Organic egg farm

Poultry farms often come under fire for high levels of flies, and the challenge on organic farms is even greater. But there are alternative methods of control.

Flies proliferate in warm, moist environments with ready food sources, so the key on any farm is to focus on cleanliness, says Richard Turner at St David’s Poultry Team in Devon. Clean up spillages, endeavour to keep litter dry within the houses, and store or spread manure well away from neighbouring properties and poultry sheds.

However, no amount of cleaning will prevent an explosion of flies if the weather is against you, so additional action will be required.

“On an organic system there aren’t many knock-down chemicals or larvicides you can use, so it’s all about preventing ingress of flies to the shed in the first place,” says Mr Turner.

See also: Parasitic wasps can help control flies on poultry units

“Pheromone traps, positioned correctly around the farm will help draw flies in – but obviously don’t place them inside the shed.” Sticky papers and electric zappers can also be of use.

Another method of control that is growing in popularity on both organic and conventional units is the use of parasitic wasps.

“Red mite and fly predators are widely used in the US and in horticulture in the UK,” says Mr Turner.

“There are a whole range of different wasps that predate house and stable flies, but we only use EU strains, so we’re not importing foreign species. The size of a gnat, they crawl around on the manure, so you don’t have them flying around like larger wasps.”

The wasps arrive as infected fly pupae, usually comprising two species with different hatch times and lifecycles.

Fly pupae and wasp

They are then sprinkled onto dry litter (where flies pupate) ready to hatch, mate, and inject their eggs into more fly pupae. A female wasp lays between three and 500 eggs – and they can also be used on livestock manure to reduce fly populations on mixed farms.

Tailored approach

 “Each site is likely to require a different approach, dependent on house structure, number of birds, age of flock and any particular fly issue,” says Alison Colville-Hyde, field services manager at St David’s.

“Best results are obtained with a full knowledge of the fly lifecycle, understanding where they are breeding and then treating with wasps accordingly.”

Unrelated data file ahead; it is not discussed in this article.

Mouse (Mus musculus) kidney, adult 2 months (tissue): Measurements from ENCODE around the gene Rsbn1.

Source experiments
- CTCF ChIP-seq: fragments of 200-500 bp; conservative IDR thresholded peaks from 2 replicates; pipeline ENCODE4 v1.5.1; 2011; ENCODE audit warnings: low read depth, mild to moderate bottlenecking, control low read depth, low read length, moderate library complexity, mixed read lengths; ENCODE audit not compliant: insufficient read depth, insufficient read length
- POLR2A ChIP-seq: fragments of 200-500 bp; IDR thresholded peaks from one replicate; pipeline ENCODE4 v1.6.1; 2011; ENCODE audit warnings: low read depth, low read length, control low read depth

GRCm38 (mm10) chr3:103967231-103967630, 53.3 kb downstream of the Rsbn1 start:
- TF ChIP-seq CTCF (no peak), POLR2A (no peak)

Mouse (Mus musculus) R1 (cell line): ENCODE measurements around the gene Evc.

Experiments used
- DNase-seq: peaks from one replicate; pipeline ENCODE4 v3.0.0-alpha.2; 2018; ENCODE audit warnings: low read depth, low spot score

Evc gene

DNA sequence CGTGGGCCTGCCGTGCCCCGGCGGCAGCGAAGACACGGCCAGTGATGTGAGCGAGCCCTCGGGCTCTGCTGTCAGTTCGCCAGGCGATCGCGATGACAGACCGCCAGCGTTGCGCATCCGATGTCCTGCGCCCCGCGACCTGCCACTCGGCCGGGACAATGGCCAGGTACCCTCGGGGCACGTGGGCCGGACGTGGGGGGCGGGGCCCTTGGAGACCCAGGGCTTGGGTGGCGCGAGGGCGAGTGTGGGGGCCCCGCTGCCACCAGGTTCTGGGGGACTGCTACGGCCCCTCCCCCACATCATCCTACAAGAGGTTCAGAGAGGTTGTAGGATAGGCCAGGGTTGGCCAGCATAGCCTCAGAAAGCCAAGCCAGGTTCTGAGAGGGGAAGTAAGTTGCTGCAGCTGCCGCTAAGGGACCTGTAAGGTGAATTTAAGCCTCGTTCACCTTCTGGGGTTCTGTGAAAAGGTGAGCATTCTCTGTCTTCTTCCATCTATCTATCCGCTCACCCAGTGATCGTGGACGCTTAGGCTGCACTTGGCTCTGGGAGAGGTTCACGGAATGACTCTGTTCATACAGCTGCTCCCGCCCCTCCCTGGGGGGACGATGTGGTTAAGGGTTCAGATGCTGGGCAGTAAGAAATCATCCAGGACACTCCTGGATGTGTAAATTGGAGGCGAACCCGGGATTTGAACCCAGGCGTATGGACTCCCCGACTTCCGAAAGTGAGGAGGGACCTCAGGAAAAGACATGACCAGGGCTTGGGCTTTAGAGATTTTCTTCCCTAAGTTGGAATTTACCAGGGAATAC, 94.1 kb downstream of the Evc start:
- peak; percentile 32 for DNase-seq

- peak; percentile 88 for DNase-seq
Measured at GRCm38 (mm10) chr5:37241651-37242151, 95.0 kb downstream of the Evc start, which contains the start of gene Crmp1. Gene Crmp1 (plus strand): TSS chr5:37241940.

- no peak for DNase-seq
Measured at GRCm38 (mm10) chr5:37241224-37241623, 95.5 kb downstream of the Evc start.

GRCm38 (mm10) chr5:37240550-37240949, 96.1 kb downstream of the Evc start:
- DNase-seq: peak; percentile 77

Wasps are used in the UK between March and October, as they are most active in warm temperatures. On an example 8,000-bird unit, Ms Colville-Hyde recommends applying a large bag of wasps (costing about £46) in early April once the birds are 22 weeks old, having allowed a layer of manure to build up to provide a breeding site.

Wasps are again spread at around 24 weeks and 26 weeks, to build up numbers.

“By now the fly population must be monitored, including investigating the pit for fly pupae, to determine whether or not more wasps are required,” she adds. “It’s very much done on a case-by-case basis.”

Of course, it’s vital to maintain the wasp population, so conventional producers should beware using any chemical controls, as this would wipe out any wasps present, warns Ms Colville-Hyde. “And you need to start building the colony early – if you leave it until you have a big fly problem it’s too late.” 

Jerry Saunders, Newton Abbot, Devon

Jerry Saunders and family

Jerry Saunders and family

Jerry Saunders keeps 5,000 organic free-range layers at Orchard Organic Farm, Newton Abbot, Devon, and has been using parasitic wasps for the past four years.

“As an organic producer, our toolbox is pretty limited,” he says.

“We have a multi-age site, with 10 sheds of 500 hens each, and use wasps from Easter to midsummer – and we haven’t had any huge issues with flies even in a bad year.”

In the egg collecting rooms Mr Saunders also has fly paper and tape, and puts any cracked or stale eggs into sealed bins to avoid attracting flies in the first place.

“We’re pretty methodical when it comes to cleanliness and housekeeping,” he says. “We use a hoe to knock litter down between the slats in the house each day, and move the sheds after every flock.”

Each flock leaves about 25t of litter, which Mr Saunders spreads almost immediately rather than stockpiling it.

“We plough the site after moving the shed and grow corn behind it, which I think is very important. It’s also important to keep the litter as dry as possible and have plenty of ventilation – stuffy sheds seem more prone to flies.”

Burned lime is another option to dry and sterilise litter – although Mr Saunders doesn’t use it in conjunction with the wasps.

“We have moulted flocks before, and used lime to start afresh in the shed.”

He also takes regular litter samples to send off for worm and larvae counts. “Early reaction is key, so if we spot a problem we have to act fast.”